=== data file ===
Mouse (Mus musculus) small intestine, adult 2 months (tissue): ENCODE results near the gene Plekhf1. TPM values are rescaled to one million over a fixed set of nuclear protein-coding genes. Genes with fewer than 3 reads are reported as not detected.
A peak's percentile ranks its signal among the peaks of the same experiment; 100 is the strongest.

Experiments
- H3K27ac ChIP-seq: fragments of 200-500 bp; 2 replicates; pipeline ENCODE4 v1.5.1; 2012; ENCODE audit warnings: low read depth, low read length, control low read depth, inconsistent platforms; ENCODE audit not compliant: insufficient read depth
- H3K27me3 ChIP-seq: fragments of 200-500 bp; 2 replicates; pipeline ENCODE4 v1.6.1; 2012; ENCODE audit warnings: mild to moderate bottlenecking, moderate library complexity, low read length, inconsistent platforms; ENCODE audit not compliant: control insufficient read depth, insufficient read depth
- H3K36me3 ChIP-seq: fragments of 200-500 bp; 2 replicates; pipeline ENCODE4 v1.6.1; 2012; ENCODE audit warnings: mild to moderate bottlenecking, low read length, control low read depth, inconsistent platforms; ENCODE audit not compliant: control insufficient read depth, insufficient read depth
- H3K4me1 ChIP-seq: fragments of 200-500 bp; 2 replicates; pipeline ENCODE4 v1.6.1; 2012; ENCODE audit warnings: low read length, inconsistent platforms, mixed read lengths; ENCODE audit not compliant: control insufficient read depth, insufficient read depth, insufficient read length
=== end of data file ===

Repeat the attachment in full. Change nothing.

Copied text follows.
Mouse (Mus musculus) small intestine, adult 2 months (tissue): ENCODE results near the gene Plekhf1. TPM values are rescaled to one million over a fixed set of nuclear protein-coding genes. Genes with fewer than 3 reads are reported as not detected.
A peak's percentile ranks its signal among the peaks of the same experiment; 100 is the strongest.

Experiments
- H3K27ac ChIP-seq: fragments of 200-500 bp; 2 replicates; pipeline ENCODE4 v1.5.1; 2012; ENCODE audit warnings: low read depth, low read length, control low read depth, inconsistent platforms; ENCODE audit not compliant: insufficient read depth
- H3K27me3 ChIP-seq: fragments of 200-500 bp; 2 replicates; pipeline ENCODE4 v1.6.1; 2012; ENCODE audit warnings: mild to moderate bottlenecking, moderate library complexity, low read length, inconsistent platforms; ENCODE audit not compliant: control insufficient read depth, insufficient read depth
- H3K36me3 ChIP-seq: fragments of 200-500 bp; 2 replicates; pipeline ENCODE4 v1.6.1; 2012; ENCODE audit warnings: mild to moderate bottlenecking, low read length, control low read depth, inconsistent platforms; ENCODE audit not compliant: control insufficient read depth, insufficient read depth
- H3K4me1 ChIP-seq: fragments of 200-500 bp; 2 replicates; pipeline ENCODE4 v1.6.1; 2012; ENCODE audit warnings: low read length, inconsistent platforms, mixed read lengths; ENCODE audit not compliant: control insufficient read depth, insufficient read depth, insufficient read length